To identify genes that interact with egl-43 during AC invasion, we analyzed the expression of genes previously implicated in the invasion(Sherwood et al., 2005); more than 30 animals were examined for each transgene. egl-43 RNAi did not greatly alter AC expression of cdh-3::GFP and fos-1::YFP(Fig. 5K,L), but severely reduced AC expression of zmp-1 and him-4 (hemicentin)(Fig. 5G-J). Since egl-43 appears to be upstream of zmp-1 and him-4,but not of fos-1, we tested whether fos-1 is an upstream of egl-43. Indeed, fos-1 RNAi eliminated egl-43::YFPexpression in the DU and VU descendants as well as in the AC(Fig. 5M,N), suggesting that fos-1 is an upstream regulator of egl-43 in these gonadal cells. Since unknown late-stage enhancers are responsible for upregulating egl-43 expression in these cells (Figs 3 and 4), we tested whether egl-43 expression is sensitive to fos-1 RNAi at specific stages and found that fos-1 RNAi does not decrease egl-43expression at L2 during AC/VU specification(Fig. 4A, Fig. 5O,P). This finding is consistent with the fact that fos-1 is not involved in AC/VU specification (Sherwood et al.,2005), and also suggests that egl-43 is a late-stage-specific (from L3) downstream target of FOS-1 during AC invasion.

In this paper, we computationally identified egl-43 as a gene co-expressed with lin-3 in the pre-AC/pre-VU cells and in the AC. In addition to this predicted regulatory element in egl-43, additional elements including a cluster of LAG-1 binding sites and a FOS-1 responsive element drive egl-43 expression for proper AC/VU specification and AC invasion. Although there are many possible mechanisms through which EGL-43 regulates two different cellular events, we favor the model that different expression levels of EGL-43 could regulate the expression of different sets of genes. For AC/VU specification, a low level of EGL-43 expression is supported by HLH-2, LAG-1 and LIN-12, and for AC invasion, a higher level of EGL-43 expression is provided by the addition of FOS-1 and other unidentified factors. However, an equally plausible model is that different sets of genes interact with egl-43 during two different cellular processes.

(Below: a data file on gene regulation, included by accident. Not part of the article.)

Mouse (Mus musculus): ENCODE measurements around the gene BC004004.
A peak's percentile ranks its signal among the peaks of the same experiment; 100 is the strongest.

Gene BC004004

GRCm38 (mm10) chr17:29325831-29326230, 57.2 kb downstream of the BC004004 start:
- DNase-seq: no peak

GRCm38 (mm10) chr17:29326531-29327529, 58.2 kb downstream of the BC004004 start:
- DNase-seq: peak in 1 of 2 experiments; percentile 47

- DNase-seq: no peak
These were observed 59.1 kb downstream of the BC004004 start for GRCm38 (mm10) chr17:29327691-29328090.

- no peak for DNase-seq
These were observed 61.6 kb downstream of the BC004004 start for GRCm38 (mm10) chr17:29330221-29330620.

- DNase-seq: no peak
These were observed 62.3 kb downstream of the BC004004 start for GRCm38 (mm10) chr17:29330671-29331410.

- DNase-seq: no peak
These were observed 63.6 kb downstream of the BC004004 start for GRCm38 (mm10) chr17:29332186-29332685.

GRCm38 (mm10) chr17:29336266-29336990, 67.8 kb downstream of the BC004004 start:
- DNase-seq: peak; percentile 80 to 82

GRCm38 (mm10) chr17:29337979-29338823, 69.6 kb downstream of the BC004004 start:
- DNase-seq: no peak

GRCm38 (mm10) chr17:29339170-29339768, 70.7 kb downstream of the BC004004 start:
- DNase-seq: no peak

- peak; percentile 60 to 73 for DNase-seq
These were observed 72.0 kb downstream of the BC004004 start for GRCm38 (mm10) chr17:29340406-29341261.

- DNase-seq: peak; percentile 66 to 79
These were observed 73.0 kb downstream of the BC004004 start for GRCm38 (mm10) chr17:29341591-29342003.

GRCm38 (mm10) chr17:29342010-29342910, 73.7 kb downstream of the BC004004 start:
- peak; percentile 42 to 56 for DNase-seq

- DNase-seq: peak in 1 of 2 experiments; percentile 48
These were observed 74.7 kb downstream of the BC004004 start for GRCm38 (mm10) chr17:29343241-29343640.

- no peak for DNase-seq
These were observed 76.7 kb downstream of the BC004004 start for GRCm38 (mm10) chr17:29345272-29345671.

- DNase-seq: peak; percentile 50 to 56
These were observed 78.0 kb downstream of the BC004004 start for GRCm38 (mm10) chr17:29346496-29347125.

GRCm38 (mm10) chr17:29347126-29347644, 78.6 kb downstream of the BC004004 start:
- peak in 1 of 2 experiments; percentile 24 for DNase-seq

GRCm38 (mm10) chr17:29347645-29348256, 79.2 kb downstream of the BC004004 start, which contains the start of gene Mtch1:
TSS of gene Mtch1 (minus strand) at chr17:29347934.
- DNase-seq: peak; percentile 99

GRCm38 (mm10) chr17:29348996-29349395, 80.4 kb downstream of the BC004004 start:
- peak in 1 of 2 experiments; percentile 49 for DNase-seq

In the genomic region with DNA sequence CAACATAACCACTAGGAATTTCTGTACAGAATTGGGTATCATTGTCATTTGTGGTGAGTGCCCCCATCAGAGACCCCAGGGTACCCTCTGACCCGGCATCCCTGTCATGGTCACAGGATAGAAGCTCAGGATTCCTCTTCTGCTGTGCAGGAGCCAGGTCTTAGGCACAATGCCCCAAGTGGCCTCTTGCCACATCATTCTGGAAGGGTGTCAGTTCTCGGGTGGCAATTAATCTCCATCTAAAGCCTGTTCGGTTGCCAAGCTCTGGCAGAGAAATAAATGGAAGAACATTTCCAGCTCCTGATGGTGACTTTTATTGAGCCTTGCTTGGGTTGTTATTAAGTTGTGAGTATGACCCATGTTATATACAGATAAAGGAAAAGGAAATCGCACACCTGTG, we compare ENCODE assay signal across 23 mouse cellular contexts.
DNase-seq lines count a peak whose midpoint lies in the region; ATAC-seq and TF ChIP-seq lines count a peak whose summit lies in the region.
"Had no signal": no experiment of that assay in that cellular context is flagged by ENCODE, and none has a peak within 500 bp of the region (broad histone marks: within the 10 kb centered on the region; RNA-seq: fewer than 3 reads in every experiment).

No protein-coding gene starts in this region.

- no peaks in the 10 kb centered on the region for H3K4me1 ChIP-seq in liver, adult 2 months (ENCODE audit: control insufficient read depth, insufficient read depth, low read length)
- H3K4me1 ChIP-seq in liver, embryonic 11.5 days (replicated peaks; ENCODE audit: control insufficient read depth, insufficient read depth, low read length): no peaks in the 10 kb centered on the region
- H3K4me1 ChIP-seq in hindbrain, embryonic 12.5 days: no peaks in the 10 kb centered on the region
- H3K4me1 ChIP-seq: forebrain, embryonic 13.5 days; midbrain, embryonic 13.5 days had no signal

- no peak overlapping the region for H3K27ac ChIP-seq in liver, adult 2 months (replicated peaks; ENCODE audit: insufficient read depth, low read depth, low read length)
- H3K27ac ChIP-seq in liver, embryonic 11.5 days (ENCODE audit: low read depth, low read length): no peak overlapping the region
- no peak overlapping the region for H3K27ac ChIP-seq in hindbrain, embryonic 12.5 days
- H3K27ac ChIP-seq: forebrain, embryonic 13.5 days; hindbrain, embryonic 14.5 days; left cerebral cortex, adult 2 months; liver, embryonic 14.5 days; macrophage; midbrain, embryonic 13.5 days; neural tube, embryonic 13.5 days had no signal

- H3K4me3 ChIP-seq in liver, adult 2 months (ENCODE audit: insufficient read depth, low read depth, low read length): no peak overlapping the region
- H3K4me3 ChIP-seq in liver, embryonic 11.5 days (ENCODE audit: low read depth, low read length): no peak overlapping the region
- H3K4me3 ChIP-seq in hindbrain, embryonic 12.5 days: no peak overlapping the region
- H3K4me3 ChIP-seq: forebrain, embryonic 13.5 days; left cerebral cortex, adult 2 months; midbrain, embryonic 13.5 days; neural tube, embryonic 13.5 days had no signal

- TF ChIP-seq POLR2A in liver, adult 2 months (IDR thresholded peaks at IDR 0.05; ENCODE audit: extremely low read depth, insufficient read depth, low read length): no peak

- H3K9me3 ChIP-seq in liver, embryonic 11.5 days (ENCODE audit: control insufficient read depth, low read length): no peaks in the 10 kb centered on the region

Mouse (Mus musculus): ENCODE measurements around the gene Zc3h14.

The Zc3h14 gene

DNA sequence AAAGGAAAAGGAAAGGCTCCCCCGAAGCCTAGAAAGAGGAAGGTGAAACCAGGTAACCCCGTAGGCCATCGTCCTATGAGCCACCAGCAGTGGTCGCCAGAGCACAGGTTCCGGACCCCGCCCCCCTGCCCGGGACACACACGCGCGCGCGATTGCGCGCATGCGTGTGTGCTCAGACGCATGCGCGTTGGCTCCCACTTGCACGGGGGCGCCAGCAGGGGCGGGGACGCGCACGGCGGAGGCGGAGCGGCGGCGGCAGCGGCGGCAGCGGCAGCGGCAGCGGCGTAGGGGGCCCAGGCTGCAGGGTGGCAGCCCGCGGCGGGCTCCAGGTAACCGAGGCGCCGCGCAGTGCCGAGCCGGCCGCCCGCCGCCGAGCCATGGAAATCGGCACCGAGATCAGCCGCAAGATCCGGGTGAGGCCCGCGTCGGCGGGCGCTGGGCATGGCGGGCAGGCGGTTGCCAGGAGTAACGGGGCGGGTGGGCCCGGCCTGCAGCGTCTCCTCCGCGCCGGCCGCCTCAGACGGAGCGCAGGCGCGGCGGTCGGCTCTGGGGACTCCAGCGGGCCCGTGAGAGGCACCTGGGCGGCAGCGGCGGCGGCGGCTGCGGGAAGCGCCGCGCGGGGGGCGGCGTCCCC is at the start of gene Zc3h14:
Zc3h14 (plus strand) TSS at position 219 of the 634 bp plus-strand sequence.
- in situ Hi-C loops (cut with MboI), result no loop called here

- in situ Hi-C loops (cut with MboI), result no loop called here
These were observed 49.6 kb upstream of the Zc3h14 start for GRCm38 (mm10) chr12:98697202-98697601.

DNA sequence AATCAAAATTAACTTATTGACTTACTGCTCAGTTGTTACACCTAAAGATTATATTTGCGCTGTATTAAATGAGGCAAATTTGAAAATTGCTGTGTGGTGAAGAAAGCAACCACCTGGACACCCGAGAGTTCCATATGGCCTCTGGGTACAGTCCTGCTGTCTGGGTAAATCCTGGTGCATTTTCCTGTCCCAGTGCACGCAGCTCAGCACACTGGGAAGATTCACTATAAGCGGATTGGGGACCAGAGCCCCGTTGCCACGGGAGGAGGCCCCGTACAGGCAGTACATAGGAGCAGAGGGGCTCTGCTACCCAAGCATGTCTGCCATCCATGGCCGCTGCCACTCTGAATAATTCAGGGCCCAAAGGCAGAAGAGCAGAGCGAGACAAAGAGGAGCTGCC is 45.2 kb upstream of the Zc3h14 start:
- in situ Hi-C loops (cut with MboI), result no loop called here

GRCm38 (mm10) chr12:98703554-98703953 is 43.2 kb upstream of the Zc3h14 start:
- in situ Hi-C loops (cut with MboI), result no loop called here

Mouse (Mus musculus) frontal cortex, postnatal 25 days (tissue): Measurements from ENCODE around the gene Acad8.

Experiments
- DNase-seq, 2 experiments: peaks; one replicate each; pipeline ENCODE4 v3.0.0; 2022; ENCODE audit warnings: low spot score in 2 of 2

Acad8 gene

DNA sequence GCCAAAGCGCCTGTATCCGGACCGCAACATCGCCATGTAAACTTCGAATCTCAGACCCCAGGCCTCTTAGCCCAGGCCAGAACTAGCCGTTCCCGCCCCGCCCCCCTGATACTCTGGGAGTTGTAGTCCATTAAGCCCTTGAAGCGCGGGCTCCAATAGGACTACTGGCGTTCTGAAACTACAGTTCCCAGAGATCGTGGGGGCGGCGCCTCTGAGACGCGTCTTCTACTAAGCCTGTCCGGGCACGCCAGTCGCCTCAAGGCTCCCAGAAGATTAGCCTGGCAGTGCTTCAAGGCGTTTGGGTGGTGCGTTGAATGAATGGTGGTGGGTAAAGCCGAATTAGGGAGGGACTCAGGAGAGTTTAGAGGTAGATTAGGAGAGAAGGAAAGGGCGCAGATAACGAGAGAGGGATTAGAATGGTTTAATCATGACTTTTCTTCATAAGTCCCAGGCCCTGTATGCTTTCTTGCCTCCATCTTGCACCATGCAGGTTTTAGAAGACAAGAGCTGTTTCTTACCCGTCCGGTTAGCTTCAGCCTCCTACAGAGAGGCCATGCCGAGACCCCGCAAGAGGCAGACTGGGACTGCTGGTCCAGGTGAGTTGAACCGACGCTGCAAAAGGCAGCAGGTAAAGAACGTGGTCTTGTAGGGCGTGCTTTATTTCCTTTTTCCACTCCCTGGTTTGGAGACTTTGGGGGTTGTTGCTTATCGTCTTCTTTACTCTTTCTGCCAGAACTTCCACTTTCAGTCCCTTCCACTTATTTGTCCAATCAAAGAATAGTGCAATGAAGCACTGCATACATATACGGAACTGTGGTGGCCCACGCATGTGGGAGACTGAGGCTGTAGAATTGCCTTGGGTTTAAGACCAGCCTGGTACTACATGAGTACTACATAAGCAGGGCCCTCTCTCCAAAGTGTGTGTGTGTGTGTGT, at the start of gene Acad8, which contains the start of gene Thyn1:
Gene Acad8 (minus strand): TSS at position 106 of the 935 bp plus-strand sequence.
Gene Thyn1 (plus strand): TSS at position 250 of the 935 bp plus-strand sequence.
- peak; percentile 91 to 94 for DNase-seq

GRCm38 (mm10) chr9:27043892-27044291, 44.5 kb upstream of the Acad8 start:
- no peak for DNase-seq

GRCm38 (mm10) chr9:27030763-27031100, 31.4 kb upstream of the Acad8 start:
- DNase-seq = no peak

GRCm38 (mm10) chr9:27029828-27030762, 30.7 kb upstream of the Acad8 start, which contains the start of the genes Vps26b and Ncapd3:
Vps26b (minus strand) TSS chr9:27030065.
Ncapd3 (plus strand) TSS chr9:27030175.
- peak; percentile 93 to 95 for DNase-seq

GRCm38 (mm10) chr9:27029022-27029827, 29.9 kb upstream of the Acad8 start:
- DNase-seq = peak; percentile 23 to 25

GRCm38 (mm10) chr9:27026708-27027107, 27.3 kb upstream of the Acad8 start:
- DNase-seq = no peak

We observed egl-43::YFP expression in the Z1.pp and Z4.aa cells in some transgenic lines, suggesting its weak expression in these cells. By contrast, YFP is consistently expressed in their daughter cells in all transgenic lines of the egl-43 (wild-type)::YFP construct examined. It is possible that we could not detect a difference in egl-43::YFPexpression between the pre-AC and the pre-VU cells because of the long half-life (longer than 12 hours) of YFP protein and the presence of multiple temporally active regulatory elements that support the dynamic egl-43expression in these cells and their descendants at L2 and L3 (Figs 3 and 4). Since E-boxes are required for egl-43 expression in these cells during AC/VU specification (Figs 3 and 4), and because the pre-AC contains higher amounts of HLH-2 protein than do pre-VU cells(Karp and Greenwald, 2003; Karp and Greenwald, 2004), the pre-AC could contain transiently higher amounts of EGL-43 than pre-VU cells. However, it is also possible that the cluster of LAG-1 binding sites is responsible for higher EGL-43 expression in the pre-VU cells than in the pre-AC. Unfortunately, the long half-life of YFP prevented us from measuring any difference in egl-43 transcription during the specification process. Destabilized YFP expression derived by the egl-43 regulatory region was not strong enough for us to detect (data not shown). However,considering the HLH-2 expression pattern (its specific disappearance in the VU cells), and the nature of the LAG-1 cluster that expresses genes in the pre-VU or VU cells during the specification process, we speculate that EGL-43 is differentially expressed between pre-AC and pre-VU cells during AC/VU specification.

Other than basic helix-loop-helix (bHLH) proteins of the Hairy/E(spl)family (Bailey and Posakony,1995; Jarriault et al.,1995; Neves and Priess,2005), the zinc-finger protein EGL-43 represents the only known direct downstream transcription factor of Notch involved in cell fate specification. Elimination of egl-43, hlh-2, lag-1 or lin-12expression results in extra ACs, suggesting that these genes are necessary to specify the VU cell fate, and failure of this specification results in the pre-VU cells adopting the default AC fate(Seydoux and Greenwald, 1989). This model is supported by our finding that egl-43 is a downstream target of HLH-2 and LAG-1/LIN-12 in the pre-VU cells, as indicated by genetic epistasis analysis, characterization of the regulatory elements in egl-43, and DNA-binding experiments.